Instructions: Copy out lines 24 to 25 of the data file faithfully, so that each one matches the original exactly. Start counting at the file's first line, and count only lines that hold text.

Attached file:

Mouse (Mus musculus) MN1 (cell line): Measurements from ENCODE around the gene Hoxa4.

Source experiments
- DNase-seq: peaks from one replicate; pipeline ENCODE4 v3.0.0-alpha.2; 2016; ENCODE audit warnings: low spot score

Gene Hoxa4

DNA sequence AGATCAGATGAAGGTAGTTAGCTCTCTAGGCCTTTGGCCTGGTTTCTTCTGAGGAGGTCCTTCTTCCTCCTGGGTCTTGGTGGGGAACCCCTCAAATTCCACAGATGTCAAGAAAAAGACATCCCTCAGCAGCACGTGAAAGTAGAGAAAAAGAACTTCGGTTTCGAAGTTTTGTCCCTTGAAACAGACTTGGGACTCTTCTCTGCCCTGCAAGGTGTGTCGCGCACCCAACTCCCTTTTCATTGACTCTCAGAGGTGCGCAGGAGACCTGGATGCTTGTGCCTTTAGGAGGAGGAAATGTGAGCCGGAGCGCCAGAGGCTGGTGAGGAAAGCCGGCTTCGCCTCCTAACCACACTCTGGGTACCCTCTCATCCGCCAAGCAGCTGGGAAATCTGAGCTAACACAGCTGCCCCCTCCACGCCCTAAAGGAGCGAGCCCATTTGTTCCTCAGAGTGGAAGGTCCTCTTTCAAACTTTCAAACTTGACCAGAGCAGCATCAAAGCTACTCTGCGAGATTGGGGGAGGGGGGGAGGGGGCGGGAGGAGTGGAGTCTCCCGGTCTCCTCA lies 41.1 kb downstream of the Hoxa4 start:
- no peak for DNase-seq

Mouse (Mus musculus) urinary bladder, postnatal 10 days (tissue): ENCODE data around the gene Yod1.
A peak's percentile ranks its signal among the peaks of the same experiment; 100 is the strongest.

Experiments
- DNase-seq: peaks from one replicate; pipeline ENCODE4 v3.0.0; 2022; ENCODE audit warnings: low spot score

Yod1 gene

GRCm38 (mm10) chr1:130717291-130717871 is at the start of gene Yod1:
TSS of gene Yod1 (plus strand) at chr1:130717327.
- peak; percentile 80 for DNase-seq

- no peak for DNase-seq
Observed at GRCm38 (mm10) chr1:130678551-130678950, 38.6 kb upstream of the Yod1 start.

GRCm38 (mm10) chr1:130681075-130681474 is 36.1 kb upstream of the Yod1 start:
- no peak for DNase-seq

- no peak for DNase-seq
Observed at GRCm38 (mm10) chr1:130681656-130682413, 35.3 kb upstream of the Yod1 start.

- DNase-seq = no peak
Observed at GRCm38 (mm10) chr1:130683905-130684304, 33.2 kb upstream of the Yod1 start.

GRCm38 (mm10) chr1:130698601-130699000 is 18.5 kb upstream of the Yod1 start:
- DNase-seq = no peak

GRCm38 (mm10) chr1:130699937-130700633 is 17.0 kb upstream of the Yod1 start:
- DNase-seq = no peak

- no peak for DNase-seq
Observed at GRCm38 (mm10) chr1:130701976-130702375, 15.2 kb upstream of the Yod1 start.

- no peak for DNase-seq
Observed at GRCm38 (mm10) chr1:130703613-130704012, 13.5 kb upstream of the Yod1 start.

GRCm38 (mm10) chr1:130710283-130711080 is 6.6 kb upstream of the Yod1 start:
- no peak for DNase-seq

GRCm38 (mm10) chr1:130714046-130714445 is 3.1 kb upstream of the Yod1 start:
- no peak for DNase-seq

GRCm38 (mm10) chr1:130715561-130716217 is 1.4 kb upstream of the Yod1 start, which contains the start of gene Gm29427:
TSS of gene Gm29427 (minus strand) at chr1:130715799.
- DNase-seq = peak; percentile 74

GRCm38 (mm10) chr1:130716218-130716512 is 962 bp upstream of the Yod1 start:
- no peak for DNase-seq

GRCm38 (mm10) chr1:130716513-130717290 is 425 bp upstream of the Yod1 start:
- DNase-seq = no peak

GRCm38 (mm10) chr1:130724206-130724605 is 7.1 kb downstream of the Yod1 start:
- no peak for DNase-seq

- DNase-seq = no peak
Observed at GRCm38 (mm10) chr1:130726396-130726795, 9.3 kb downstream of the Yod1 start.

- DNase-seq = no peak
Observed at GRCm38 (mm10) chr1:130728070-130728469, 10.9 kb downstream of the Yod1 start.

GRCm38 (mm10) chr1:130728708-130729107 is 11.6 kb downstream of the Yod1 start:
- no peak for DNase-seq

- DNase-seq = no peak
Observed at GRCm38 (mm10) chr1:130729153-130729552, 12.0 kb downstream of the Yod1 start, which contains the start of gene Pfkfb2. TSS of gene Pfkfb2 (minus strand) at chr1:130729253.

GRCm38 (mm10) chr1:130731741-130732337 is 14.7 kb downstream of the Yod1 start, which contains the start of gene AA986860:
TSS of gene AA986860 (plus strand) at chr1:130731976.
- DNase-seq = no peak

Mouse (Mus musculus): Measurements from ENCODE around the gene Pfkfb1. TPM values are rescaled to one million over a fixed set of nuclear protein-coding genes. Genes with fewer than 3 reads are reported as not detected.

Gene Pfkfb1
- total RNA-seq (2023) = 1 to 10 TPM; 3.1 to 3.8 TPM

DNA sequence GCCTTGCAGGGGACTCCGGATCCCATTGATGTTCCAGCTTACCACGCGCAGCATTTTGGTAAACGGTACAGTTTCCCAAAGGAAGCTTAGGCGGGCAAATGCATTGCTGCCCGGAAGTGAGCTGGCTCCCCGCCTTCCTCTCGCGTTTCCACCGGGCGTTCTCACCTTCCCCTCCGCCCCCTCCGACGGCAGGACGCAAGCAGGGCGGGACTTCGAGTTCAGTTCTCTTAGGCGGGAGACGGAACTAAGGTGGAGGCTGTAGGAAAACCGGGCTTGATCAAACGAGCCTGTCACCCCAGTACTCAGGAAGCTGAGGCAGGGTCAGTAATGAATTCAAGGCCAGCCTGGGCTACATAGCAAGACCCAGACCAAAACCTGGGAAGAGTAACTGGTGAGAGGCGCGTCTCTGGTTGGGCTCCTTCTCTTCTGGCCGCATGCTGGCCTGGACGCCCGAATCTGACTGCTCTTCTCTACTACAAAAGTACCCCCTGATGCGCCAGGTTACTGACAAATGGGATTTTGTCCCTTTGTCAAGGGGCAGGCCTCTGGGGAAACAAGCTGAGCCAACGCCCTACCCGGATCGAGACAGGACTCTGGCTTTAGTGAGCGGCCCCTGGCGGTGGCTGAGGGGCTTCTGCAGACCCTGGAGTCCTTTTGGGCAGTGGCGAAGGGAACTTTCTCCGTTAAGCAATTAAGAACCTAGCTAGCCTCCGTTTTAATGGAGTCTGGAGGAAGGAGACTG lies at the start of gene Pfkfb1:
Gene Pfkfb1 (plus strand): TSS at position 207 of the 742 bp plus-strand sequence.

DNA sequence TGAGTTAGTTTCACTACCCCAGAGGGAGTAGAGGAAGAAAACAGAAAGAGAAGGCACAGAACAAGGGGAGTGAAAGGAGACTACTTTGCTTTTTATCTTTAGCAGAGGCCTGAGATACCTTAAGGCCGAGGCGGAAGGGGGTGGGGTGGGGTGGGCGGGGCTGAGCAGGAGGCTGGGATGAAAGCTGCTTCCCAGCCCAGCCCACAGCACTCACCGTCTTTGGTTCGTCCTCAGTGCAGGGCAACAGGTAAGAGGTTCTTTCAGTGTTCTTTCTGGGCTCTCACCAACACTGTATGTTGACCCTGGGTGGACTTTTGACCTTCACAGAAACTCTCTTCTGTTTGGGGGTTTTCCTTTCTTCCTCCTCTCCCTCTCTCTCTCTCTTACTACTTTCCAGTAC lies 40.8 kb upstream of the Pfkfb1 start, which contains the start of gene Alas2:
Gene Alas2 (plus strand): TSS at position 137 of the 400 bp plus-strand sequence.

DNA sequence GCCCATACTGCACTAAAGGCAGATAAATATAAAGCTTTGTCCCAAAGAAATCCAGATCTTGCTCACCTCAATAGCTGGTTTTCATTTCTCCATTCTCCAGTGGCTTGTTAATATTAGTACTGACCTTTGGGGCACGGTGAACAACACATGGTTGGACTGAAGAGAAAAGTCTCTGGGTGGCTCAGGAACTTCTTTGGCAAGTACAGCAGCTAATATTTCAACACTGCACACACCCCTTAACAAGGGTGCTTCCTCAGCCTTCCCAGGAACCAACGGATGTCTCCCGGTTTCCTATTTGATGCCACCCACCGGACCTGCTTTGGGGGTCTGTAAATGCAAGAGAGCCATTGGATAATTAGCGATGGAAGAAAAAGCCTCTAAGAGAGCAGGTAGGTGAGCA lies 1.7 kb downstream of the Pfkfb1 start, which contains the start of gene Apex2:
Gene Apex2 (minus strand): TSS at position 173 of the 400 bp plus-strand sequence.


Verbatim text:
- DNase-seq = no peak

GRCm38 (mm10) chr1:130699937-130700633 is 17.0 kb upstream of the Yod1 start: